Hispanic Heritage Month Spotlight: Nancy Rivera

By DLA Public Affairs DLA Public Affairs

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Editor’s Note: The Defense Logistics Agency recognizes Hispanic Heritage Month Sept. 15 through Oct. 15. In honor of Hispanics’ contributions to the agency’s global mission, DLA is highlighting Hispanic Americans who work daily to provide logistics support to America’s warfighters.

My name is: Nancy Rivera

I am: I am a disability program manager and equal employment opportunity specialist in the DLA EEO Office. Before DLA, I served 20 years in the Army as a human resources noncommissioned officer and an equal opportunity advisor.

Describe your job in a sentence: As the disability program manager and an EEO specialist, I get to review policy, identify barriers, and conduct recruitment and outreach efforts that impact enterprisewide diversity and inclusion for DLA employees with disabilities.

How long have you worked at DLA? I have worked at DLA for over three years and have 33 years of public, private and military service.

What is your favorite thing about working for DLA? Knowing that what I do impacts people. Working toward an environment where employees are valued and are able to perform their jobs to support the warfighters. Knowing the warfighters are well supported is very personal to me. As a former warfighter who has a son and daughter serving in the military, DLA feel like home. People truly are the “secret sauce” of DLA.

What are your best memories of working here? Not long after coming to work for DLA, Hurricane Maria devastated Puerto Rico. It was one of the most difficult periods in my life and I would never have thought that from a chaotic event one of the most significant and memorable moments for me at DLA would surface. The camaraderie, acts of kindness, and total support from my DLA leadership and team members really touched me and my family in Puerto Rico. It solidified what inclusion means for me at DLA.

How do you make a difference? I bring my best self to work every day and choose to see obstacles and challenges as an invitation to improve and change. I am fortunate to work in a high-performing agency with employees who are dedicated and professional. I see things from a glass half full perspective, but I’m fully aware that one must work harder and smarter to get the glass full without losing traction. I see value in people and strive to be intentional in bringing out the best in everyone, including myself.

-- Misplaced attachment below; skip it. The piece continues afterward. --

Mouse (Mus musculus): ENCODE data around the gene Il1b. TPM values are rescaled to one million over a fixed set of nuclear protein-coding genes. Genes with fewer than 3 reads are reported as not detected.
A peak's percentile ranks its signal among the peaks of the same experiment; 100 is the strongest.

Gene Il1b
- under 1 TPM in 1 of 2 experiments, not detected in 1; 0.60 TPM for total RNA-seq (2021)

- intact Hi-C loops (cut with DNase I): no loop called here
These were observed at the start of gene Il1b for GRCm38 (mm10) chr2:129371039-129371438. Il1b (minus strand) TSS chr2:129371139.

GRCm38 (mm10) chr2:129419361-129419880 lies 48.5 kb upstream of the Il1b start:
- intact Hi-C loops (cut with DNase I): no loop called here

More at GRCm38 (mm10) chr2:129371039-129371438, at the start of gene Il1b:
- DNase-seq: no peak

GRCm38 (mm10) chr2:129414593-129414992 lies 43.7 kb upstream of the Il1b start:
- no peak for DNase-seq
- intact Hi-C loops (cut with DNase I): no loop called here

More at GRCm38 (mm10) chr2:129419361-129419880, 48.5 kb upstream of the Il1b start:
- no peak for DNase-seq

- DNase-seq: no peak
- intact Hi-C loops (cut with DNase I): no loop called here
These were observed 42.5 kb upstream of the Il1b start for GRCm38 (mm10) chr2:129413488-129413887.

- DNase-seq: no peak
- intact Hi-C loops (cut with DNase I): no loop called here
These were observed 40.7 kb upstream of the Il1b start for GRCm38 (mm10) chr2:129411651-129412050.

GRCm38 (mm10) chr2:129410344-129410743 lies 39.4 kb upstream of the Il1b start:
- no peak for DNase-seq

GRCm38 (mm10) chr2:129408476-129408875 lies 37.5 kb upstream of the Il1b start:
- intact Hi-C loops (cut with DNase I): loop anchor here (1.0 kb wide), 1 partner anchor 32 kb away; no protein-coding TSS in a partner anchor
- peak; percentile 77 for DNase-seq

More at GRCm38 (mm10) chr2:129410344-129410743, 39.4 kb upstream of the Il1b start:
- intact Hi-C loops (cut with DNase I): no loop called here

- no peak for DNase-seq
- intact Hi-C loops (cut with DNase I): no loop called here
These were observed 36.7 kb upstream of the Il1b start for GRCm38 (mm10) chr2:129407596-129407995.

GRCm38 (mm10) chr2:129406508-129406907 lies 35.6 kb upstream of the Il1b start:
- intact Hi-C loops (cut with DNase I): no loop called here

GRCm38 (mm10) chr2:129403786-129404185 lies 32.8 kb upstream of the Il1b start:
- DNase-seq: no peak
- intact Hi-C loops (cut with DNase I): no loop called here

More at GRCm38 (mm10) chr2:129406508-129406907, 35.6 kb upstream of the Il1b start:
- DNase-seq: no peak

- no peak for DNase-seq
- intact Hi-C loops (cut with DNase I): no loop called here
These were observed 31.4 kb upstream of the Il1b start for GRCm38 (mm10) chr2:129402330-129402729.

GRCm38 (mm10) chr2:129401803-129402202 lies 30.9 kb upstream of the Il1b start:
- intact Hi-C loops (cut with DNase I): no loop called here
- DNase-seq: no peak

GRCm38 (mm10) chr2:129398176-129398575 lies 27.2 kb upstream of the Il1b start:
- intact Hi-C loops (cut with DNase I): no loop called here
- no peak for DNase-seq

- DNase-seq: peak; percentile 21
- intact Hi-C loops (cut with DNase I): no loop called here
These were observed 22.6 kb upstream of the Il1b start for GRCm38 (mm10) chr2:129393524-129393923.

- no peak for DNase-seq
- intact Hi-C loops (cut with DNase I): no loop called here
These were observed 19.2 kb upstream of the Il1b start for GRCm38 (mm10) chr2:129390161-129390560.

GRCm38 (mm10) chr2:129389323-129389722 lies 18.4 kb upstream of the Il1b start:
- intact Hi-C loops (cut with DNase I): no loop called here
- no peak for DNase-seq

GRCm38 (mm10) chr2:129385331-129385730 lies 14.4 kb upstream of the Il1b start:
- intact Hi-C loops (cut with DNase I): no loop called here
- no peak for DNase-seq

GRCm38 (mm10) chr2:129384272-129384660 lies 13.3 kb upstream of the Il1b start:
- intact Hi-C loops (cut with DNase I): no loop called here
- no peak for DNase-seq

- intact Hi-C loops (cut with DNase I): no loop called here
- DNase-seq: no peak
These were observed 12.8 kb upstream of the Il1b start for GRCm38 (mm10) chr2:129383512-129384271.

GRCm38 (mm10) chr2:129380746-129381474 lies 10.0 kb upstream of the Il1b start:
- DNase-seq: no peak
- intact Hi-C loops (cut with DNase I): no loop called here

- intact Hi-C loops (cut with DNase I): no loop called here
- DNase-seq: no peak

What is one thing you’d like others to know about your heritage? My parents migrated to the United States from Puerto Rico in the late 1950s to provide better opportunities for us. They didn’t speak any English but quickly learned through hard work and a resilient spirit. My siblings and I are first-generation mainland born. I was raised with deep rooted values from my Latino culture of family, loyalty and dedication to service. My parents’ resiliency has carried over to my generation and has left a lasting impression I aspire to pass on to future generations.

Hispanics are warm, intelligent, hardworking and resilient people. Despite difficult times throughout Puerto Rico’s history and recent political upheaval, the people remain constant in their resolve to improve the island, stay united and remain connected to the mainland.

Why is it important to you that we celebrate Hispanic Heritage Month? Understanding other people’s culture and upbringing is important to having an inclusive environment. Diversity without inclusion stunts innovation and growth. We are better together through the rich tapestries of culture and heritage that are part of the foundation of America.